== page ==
FAME Fund Provides Resources And Support For Minority Students

May 10, 2016

Providing scholarships to minority students will help create a stronger, more diverse future for the city of Pittsburgh, says Darryl Wiley, CEO of the Fund for Advancement of Minorities through Education, or FAME.

“If we invest in kids and we create successful young people, we eventually grow families and have families to be successful,” Wiley says. “If we grow enough families to be successful, eventually communities will grow.”

FAME began in 1994 to address the low number of minorities in city leadership positions as well as the sparse minority student enrollment in Pittsburgh’s independent schools. The organization awards scholarships to help students attend schools that provide greater opportunity than their local public schools.

“[The founders of FAME] saw a difference in the school systems that kids had access to, and the biggest barrier was really finances,” Wiley says.

The organization currently supports 77 students and 110 past students have graduated. Wiley says all the organization’s graduates have attended four-year institutions and more than half of them return to the city after college.

Wiley, who has served as FAME’s CEO for two years, sees this as a mechanism to grow promising minority students into leaders.

“If we can invest in these young people now, then eventually we’ll see that picture that we all want to see,” Wiley says.

Wiley draws on his own experience attending the University of Pittsburgh after growing up in Newark, New Jersey.  He says people in Pittsburgh took care of him, feeding him and welcoming him into their homes, which led him to remain in the city.

“When I graduated, I specifically told my family I wanted to stay here because I wanted to invest in young people here in Pittsburgh because people had [invested in] me,” Wiley says.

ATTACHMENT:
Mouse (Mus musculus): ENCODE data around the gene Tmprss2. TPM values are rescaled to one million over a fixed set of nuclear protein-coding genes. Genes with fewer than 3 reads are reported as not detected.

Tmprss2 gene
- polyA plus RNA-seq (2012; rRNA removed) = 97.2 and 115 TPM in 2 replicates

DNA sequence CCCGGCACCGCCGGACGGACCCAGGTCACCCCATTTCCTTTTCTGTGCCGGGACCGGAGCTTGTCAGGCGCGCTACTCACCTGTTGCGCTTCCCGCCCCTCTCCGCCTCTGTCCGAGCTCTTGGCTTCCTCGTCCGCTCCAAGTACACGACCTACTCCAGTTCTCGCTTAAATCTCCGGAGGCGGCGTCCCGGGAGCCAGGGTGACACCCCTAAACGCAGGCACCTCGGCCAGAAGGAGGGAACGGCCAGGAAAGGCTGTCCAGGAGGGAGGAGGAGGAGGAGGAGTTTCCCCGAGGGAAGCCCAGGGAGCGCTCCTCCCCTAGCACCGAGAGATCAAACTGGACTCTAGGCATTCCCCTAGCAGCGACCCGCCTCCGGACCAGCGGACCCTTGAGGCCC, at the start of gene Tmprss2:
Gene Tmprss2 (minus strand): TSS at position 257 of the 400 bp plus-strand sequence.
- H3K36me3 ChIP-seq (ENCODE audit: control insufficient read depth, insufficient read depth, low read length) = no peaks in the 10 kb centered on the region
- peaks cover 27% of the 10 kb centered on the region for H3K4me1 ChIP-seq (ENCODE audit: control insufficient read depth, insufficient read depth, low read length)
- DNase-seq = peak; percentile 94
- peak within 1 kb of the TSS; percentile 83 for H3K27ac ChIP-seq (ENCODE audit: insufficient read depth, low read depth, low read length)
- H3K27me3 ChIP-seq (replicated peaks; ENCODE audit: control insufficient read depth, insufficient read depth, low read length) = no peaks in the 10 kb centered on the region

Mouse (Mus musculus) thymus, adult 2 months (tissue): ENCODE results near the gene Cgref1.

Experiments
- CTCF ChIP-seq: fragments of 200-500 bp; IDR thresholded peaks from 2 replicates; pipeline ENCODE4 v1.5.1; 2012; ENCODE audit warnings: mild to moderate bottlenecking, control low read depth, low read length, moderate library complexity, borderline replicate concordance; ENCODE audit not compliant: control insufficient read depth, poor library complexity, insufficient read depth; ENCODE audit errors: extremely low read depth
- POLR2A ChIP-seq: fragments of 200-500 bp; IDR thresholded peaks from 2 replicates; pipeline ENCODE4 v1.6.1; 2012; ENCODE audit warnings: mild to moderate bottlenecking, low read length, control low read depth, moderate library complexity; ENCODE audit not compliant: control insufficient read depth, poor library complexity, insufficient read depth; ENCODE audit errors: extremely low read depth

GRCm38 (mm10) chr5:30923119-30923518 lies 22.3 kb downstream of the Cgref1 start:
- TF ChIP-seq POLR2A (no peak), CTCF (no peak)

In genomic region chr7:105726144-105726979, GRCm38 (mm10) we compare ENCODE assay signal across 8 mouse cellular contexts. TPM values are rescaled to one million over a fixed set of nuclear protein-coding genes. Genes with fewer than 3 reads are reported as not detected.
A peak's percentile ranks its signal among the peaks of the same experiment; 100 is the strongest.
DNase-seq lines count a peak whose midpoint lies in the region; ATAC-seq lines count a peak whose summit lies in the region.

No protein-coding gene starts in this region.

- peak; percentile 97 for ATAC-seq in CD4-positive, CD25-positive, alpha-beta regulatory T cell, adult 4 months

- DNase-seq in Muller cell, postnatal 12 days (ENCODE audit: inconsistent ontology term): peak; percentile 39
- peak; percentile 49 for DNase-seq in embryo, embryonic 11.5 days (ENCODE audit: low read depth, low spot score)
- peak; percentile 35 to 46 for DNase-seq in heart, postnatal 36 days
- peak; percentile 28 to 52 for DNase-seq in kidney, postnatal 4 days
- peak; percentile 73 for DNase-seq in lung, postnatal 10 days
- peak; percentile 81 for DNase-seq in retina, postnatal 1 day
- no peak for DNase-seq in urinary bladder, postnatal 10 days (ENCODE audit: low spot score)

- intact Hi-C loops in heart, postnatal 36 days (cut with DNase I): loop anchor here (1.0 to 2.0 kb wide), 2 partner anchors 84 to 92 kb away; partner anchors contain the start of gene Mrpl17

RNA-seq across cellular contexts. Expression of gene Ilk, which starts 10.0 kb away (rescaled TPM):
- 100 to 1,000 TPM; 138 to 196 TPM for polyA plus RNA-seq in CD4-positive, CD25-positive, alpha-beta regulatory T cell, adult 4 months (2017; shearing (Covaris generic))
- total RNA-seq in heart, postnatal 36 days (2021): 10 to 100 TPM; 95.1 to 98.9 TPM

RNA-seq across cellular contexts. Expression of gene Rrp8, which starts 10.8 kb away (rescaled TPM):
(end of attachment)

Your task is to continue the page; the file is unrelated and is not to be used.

Wiley says many of the students in the program are facing the same challenges he experienced growing up in Newark.

“A lot of these students, just because they’re bright and talented, they’re not immune from all those temptations,” Wiley explains. “They’re not immune from all of the things that may get in their way, all the barriers.”

Even if students end up in a quality school, Wiley said they return to the same neighborhoods and run into many of the same challenges when they attend colleges. To that end, the organization provides year-round support by holding leadership symposiums and workshops, helping students prepare for their SATS and taking them on college tours.

“The idea is that we want to kind of wrap our arms around our children,” Wiley says.

A recent graduate returned to speak at the organization’s annual luncheon.

He was from Aliquippa, but FAME allowed him to attend Sewickley Academy. He graduated from Duke University with an engineering degree this year and will attend Columbia University to obtain his Ph. D.

He says the program benefits not only the minority students who receive scholarships, but the city as a whole.

“I think having bright and talented children in this city will contribute to the diversity of the city overall and making it greater.”

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